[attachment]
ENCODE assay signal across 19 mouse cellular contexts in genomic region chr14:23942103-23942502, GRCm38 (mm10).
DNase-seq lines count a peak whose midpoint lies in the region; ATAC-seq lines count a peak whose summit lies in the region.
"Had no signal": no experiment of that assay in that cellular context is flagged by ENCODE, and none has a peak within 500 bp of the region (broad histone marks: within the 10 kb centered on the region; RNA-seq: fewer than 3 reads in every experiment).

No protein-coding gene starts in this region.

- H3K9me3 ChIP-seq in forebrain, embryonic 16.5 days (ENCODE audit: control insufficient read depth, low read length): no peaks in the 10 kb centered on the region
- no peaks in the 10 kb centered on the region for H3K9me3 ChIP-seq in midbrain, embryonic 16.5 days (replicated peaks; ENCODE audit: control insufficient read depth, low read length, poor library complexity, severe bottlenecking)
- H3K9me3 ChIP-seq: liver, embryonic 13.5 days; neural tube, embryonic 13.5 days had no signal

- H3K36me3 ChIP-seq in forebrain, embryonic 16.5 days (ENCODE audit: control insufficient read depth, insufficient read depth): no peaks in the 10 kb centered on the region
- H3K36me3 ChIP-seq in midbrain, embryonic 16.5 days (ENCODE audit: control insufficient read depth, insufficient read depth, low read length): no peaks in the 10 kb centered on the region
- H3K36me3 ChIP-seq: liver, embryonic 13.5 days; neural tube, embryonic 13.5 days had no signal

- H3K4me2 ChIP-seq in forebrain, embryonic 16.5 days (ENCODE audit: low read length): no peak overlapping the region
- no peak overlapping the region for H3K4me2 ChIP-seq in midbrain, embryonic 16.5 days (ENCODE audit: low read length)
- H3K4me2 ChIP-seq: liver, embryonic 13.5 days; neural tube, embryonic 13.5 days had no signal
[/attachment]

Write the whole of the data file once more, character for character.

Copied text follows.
ENCODE assay signal across 19 mouse cellular contexts in genomic region chr14:23942103-23942502, GRCm38 (mm10).
DNase-seq lines count a peak whose midpoint lies in the region; ATAC-seq lines count a peak whose summit lies in the region.
"Had no signal": no experiment of that assay in that cellular context is flagged by ENCODE, and none has a peak within 500 bp of the region (broad histone marks: within the 10 kb centered on the region; RNA-seq: fewer than 3 reads in every experiment).

No protein-coding gene starts in this region.

- H3K9me3 ChIP-seq in forebrain, embryonic 16.5 days (ENCODE audit: control insufficient read depth, low read length): no peaks in the 10 kb centered on the region
- no peaks in the 10 kb centered on the region for H3K9me3 ChIP-seq in midbrain, embryonic 16.5 days (replicated peaks; ENCODE audit: control insufficient read depth, low read length, poor library complexity, severe bottlenecking)
- H3K9me3 ChIP-seq: liver, embryonic 13.5 days; neural tube, embryonic 13.5 days had no signal

- H3K36me3 ChIP-seq in forebrain, embryonic 16.5 days (ENCODE audit: control insufficient read depth, insufficient read depth): no peaks in the 10 kb centered on the region
- H3K36me3 ChIP-seq in midbrain, embryonic 16.5 days (ENCODE audit: control insufficient read depth, insufficient read depth, low read length): no peaks in the 10 kb centered on the region
- H3K36me3 ChIP-seq: liver, embryonic 13.5 days; neural tube, embryonic 13.5 days had no signal

- H3K4me2 ChIP-seq in forebrain, embryonic 16.5 days (ENCODE audit: low read length): no peak overlapping the region
- no peak overlapping the region for H3K4me2 ChIP-seq in midbrain, embryonic 16.5 days (ENCODE audit: low read length)
- H3K4me2 ChIP-seq: liver, embryonic 13.5 days; neural tube, embryonic 13.5 days had no signal